Regardless of the inevitable stumbling blocks that will litter your path, and without discounting the importance of mindfully existing in the moment, I think making an investment in the future is also a valid aspect of living consciously. A year may not be the ideal benchmark for whatever it is you specifically wish to achieve, but it is a useful measure of time for the purpose of this argument.

Years typically slip past more quickly than we imagine they will. Think of what your life was like, a year ago to this day: it shouldn’t be too difficult to transpose or extrapolate from that recollection and imagine a future in which you can say, “Today was the day I stopped drinking.” Or, that today was when you took your first music lesson, or started exercising, or began a course of study for a superior qualification, or learnt the first words of a new language.

Regret is an inescapable fact of life for many people, and I for one continue to be plagued by demons that I have great difficulty in making peace with. But the one thing that I am absolutely certain will not make them go away, is to focus my attention on them and agonise about all the things I failed to do, at the time when I should have done them.

Instead, I would much rather minimise the formation of new regrets. I believe that the only way to do achieve this is by learning from my failures and actively move forward by making decisions I can look back on, perhaps a year from today, with a well-earned sense of pride.

I can't think of a better possible moment to set out for that destination, than right now.

Friday, 2 August 2013

Splitting the beam of determinism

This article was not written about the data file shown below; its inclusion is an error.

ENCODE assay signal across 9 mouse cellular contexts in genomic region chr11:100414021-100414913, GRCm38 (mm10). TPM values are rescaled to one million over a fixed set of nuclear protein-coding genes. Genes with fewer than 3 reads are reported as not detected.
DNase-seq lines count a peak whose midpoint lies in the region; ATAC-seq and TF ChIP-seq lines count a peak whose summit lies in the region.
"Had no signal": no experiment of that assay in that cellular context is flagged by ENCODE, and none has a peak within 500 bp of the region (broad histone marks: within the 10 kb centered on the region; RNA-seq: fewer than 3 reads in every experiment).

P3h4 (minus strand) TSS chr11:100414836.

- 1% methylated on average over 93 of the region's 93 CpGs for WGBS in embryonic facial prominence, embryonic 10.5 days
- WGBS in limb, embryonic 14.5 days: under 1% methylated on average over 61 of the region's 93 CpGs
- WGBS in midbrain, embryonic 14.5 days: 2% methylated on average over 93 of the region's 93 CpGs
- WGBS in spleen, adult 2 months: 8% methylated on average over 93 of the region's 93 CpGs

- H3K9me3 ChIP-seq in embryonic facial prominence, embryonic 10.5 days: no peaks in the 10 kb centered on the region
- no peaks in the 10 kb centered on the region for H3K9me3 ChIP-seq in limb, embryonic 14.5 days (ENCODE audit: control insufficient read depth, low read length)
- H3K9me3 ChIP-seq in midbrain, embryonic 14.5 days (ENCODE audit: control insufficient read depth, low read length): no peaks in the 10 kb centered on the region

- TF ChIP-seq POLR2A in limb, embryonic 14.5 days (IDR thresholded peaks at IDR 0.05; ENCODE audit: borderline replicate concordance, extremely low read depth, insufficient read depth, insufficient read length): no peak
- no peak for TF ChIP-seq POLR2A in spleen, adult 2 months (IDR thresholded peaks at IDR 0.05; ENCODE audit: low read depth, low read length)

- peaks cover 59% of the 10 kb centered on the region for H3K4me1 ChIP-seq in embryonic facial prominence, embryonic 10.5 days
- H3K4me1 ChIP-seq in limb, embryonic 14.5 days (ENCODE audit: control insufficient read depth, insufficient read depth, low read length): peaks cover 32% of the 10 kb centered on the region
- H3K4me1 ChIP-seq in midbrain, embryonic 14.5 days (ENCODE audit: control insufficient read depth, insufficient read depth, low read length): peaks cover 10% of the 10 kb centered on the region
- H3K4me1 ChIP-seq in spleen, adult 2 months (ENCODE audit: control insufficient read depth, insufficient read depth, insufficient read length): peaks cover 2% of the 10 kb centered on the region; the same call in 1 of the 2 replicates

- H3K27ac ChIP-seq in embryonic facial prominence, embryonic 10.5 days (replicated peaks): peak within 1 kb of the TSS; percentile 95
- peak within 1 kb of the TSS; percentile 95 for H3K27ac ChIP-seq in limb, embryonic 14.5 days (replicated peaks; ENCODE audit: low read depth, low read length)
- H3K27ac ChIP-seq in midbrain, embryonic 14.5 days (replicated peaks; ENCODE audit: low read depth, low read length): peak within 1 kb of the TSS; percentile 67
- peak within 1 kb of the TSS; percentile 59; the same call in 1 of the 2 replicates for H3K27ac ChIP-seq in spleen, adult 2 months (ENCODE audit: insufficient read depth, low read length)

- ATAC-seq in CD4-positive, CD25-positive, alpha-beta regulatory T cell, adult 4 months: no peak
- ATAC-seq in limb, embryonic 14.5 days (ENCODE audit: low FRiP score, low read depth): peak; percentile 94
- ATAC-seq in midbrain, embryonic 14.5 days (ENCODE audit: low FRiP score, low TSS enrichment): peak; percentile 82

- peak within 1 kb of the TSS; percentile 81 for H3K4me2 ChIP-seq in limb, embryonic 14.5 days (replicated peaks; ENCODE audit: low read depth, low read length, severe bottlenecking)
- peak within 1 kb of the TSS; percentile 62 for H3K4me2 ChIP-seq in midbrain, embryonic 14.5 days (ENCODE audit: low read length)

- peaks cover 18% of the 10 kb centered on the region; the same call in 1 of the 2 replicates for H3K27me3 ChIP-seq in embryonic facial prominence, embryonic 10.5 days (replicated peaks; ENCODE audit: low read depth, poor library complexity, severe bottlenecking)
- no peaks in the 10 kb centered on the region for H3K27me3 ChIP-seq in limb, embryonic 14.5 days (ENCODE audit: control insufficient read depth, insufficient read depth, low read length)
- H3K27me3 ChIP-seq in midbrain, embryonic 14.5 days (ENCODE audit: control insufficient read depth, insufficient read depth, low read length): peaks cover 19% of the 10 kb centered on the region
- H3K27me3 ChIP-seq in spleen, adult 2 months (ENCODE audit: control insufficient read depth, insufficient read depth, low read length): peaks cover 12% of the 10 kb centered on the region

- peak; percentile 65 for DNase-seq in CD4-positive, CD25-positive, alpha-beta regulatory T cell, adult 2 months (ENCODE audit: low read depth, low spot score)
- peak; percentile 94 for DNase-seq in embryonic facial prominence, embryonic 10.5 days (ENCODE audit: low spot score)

If you haven’t noticed yet, there is one spiritual teacher who I respect more or less unreservedly: his name is Alan Watts, and I’m terribly sad that he’s been dead for decades, because he is the kind of person I would have loved to meet and talk with.

One of his tenets, however, used to trouble me very deeply -- he postulates that it is impossible to change oneself, and by extension, his views regarding free will differ quite significantly to my own. I hasten to add that he passes the solipsism test with flying colours, because his lessons consistently include caveats that he is expounding his personal conclusions above all, rather than dictating what one ought to think.

The first reason why I found his opinion troubling was because hell, it’s Alan Watts, and when he’s talking, I’m listening. I don’t agree with everything he says, but the fundamental premises that underlie his belief system are remarkably congruent with my own. Therefore the self-improvement issue is not one I consider seriously just because I think Alan Watts is such a great guy, but because I share a similar species of intuition to the one on which he builds his own conclusions. (In addition to cognitively following his reasoning, of course.)